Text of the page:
As an industry, we should be committed to supporting positive media that empowers others, and to challenging hatred.
Advertising inadvertently funds hate speech. Therefore, advertisers should take action to make hate unprofitable by eradicating it from their media spend.
A framework is needed to encourage the media to move away from hate speech and alignment with extremist content. This will ensure brand safety and will attract millennials as both new customers and employees in the future.
Only a minority (48%) of millennials currently believe businesses behave ethically and that business leaders are committed to helping improve society (47%).
It will also play a part in ensuring future growth, as brands with meaningful purpose and principles ‘… command a price that is 14% higher, and their growth in value share is, on average, 6% higher than brands that are low on meaning, difference, and salience.’
Organisations should include these principles in all agency briefs and instruct planners to ensure that all advertising purchases are consistent with these principles:
In assessing whether a publication or platform has crossed the line, we will be guided by international human rights principles, including those outlined in the United Nations-backed Rabat Plan of Action. This aims to tackle hate speech while also respecting the right to freedom of expression.
We will also be mindful of the disproportionate impact of hate speech and online abuse on people who face intersectional discrimination (discrimination that targets multiple aspects of an individual’s identity), and the fact that inflammatory media coverage can place them at an increased risk of online abuse. Hate online is fuelled by wider structural inequalities within society and can exacerbate those inequalities through its disproportionate impact.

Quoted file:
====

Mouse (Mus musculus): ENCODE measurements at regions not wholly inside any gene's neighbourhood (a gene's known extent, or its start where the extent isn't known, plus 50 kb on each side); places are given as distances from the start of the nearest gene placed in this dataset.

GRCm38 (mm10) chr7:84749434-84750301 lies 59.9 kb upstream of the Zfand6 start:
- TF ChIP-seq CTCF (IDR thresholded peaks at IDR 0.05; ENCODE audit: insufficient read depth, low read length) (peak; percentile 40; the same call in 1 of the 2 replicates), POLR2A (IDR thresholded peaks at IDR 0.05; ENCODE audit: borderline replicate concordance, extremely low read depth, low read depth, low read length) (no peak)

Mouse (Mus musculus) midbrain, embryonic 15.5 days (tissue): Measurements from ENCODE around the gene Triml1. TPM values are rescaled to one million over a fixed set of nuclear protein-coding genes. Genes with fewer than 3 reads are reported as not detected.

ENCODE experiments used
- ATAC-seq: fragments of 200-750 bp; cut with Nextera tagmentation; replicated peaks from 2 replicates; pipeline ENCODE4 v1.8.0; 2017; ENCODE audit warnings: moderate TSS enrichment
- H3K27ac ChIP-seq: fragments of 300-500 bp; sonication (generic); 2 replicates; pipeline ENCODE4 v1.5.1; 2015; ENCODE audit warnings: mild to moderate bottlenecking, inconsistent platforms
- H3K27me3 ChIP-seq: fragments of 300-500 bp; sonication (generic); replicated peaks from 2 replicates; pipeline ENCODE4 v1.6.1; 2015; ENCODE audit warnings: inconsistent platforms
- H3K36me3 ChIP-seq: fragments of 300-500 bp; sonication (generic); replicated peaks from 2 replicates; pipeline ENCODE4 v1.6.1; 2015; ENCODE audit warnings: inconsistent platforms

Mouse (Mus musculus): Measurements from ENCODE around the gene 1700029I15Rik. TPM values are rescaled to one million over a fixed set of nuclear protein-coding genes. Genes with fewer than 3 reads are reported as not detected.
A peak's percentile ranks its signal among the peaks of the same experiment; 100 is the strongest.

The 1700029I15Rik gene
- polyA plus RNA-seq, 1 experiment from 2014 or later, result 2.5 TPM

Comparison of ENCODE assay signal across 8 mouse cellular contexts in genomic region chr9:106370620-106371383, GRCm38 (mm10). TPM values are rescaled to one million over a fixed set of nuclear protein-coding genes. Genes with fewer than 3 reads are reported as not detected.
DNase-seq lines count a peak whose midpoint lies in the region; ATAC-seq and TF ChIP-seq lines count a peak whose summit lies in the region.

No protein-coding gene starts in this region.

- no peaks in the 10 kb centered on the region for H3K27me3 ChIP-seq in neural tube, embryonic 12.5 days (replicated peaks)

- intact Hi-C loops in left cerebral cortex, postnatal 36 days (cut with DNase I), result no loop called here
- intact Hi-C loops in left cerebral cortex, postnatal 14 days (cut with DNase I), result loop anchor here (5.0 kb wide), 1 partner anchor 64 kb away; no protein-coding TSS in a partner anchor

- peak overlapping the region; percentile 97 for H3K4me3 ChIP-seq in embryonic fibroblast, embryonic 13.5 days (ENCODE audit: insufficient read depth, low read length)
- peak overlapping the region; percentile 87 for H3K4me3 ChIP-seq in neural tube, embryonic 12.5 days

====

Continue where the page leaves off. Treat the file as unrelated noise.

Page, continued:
Through our advertising choices, we will seek to positively support media outlets that align with the best practice guidelines outlined in the Camden Principles on Freedom of Expression and Equality.
Media behaviour of particular concern would include publishing or broadcasting:
1. Statements which incite violence or discrimination against a particular group or individual.
2. Dehumanising language (e.g. “rats” or “cockroaches”) to describe a particular group.
3. Promoting harmful stereotypes or misinformation targeting a particular group.
4. Stories about a particular group which are overwhelmingly negative.
5. Coverage which makes unnecessary references to race, religion, gender, and other group characteristics that may promote intolerance, particularly when intersectionality is at play.
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